MORNING SUN, AFTERNOON STORMS: The upper ridge over the southern U.S. will weaken a bit in coming days. This means a general increase in the number of showers and thunderstorms during the afternoon and evening hours. The chance of any one community seeing rain is around 50 percent today, and close to 60 percent tomorrow and Friday. Most of the storms will come from about noon to 10 p.m. Otherwise, look for a mix of sun and clouds each day with a high between 88 and 91 degrees.
THE WEEKEND: The ridge strengthens again, so afternoon showers and storms should become fewer in number Saturday and Sunday with afternoon highs close to 90 degrees. The risk of any one place seeing rain both days will fall into the 20-30 percent range. The sky will be partly sunny.
FOOTBALL WEATHER: For high school games tomorrow night and Friday night, the weather will be warm and humid with the risk of a thunderstorm, mainly during the first half of the games. Temperatures will be in the upper 70s at kickoff for most stadiums, falling into the mid 70s.
UAB kicks off the season with a Thursday night special at Legion Field in Birmingham, hosting Savannah State (kickoff is at 7 p.m.). A passing shower or storm is possible during the first half of the game; otherwise, look for a humid night with temperatures falling through the mid to upper 70s.
Saturday, Auburn takes on Washington in Atlanta in Mercedes Benz Stadium (2:30 p.m. Central kickoff). Outside the domed stadium, afternoon temperatures will be in the 87- to 90-degree range with the risk of a shower or thunderstorm.
Then, Saturday evening, Alabama will take on Louisville in Orlando (7 p.m. Central kickoff). The weather will be humid, and a shower or thunderstorm is possible during the game, especially during the first half. The kickoff temperature will be in the low 80s, falling into the upper 70s by the final whistle.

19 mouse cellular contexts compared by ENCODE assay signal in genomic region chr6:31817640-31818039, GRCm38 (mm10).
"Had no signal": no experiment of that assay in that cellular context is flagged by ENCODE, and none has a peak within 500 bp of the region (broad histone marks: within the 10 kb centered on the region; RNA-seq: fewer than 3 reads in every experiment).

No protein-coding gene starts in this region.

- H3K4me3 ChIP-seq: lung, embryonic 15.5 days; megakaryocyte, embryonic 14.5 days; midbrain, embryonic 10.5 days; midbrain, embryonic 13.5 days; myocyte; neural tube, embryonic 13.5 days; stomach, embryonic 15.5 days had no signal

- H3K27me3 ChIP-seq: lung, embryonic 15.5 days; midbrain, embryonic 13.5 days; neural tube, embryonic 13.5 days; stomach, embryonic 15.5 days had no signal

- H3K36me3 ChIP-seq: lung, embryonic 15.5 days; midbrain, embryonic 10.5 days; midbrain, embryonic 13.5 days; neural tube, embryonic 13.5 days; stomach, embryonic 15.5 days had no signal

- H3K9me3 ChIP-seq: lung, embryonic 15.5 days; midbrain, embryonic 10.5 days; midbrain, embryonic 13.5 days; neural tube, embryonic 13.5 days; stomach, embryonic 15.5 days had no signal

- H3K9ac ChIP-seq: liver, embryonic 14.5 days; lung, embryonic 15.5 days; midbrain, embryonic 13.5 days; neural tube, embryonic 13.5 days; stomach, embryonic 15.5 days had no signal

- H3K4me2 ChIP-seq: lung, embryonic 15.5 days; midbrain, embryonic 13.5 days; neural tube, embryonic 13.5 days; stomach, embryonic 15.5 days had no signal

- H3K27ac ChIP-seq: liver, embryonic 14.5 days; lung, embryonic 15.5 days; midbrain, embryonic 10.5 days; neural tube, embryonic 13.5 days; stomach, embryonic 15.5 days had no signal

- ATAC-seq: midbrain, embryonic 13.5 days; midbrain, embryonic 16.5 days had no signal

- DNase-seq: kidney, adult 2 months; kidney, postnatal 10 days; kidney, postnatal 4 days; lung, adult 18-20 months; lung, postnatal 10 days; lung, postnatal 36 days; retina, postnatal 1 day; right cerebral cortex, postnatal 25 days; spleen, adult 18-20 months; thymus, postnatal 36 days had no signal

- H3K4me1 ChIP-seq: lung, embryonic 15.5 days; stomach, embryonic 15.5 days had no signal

NEXT WEEK: It looks pretty routine for the first week of September; hot, humid days with a partly sunny sky and widely scattered, mostly afternoon and evening showers and thunderstorms. Highs will be around 90 degrees.
TROPICS: The Atlantic basin remains quiet, but we are seeing signals in global model output that the tropics could wake up in early September. Just something to watch for now.
ON THIS DATE IN 2005: Hurricane Katrina made landfall over southeast Louisiana at category three strength. Overall, at least 1,245 people died in the hurricane and subsequent floods, making it the deadliest United States hurricane since the 1928 Okeechobee hurricane. Severe property damage occurred in numerous coastal areas, such as Mississippi beachfront towns where boats and casino barges rammed buildings, pushing cars and houses inland; water reached 6 to 12 miles from the beach. Total property damage was estimated at $125 billion, roughly four times the damage wrought by Hurricane Andrew in 1992, tying Katrina with Hurricane Harvey of 2017 as the costliest Atlantic tropical cyclone on record.
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